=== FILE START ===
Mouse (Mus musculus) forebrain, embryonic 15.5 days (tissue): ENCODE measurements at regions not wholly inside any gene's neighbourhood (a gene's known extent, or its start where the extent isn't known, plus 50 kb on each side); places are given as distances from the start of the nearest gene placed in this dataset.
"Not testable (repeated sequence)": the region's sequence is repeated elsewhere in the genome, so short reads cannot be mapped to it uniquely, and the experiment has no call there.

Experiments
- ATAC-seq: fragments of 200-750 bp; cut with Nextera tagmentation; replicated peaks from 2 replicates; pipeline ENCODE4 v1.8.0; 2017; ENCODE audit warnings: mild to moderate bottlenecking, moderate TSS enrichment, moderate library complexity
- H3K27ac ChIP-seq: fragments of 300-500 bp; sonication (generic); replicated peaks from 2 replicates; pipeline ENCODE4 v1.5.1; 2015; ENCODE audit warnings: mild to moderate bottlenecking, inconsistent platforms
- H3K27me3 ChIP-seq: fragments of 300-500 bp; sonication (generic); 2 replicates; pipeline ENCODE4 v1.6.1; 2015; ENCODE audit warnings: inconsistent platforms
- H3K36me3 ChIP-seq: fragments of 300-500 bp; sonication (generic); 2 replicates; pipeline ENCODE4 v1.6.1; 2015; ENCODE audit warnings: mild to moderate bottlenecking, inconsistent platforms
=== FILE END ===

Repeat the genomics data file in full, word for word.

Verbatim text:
Mouse (Mus musculus) forebrain, embryonic 15.5 days (tissue): ENCODE measurements at regions not wholly inside any gene's neighbourhood (a gene's known extent, or its start where the extent isn't known, plus 50 kb on each side); places are given as distances from the start of the nearest gene placed in this dataset.
"Not testable (repeated sequence)": the region's sequence is repeated elsewhere in the genome, so short reads cannot be mapped to it uniquely, and the experiment has no call there.

Experiments
- ATAC-seq: fragments of 200-750 bp; cut with Nextera tagmentation; replicated peaks from 2 replicates; pipeline ENCODE4 v1.8.0; 2017; ENCODE audit warnings: mild to moderate bottlenecking, moderate TSS enrichment, moderate library complexity
- H3K27ac ChIP-seq: fragments of 300-500 bp; sonication (generic); replicated peaks from 2 replicates; pipeline ENCODE4 v1.5.1; 2015; ENCODE audit warnings: mild to moderate bottlenecking, inconsistent platforms
- H3K27me3 ChIP-seq: fragments of 300-500 bp; sonication (generic); 2 replicates; pipeline ENCODE4 v1.6.1; 2015; ENCODE audit warnings: inconsistent platforms
- H3K36me3 ChIP-seq: fragments of 300-500 bp; sonication (generic); 2 replicates; pipeline ENCODE4 v1.6.1; 2015; ENCODE audit warnings: mild to moderate bottlenecking, inconsistent platforms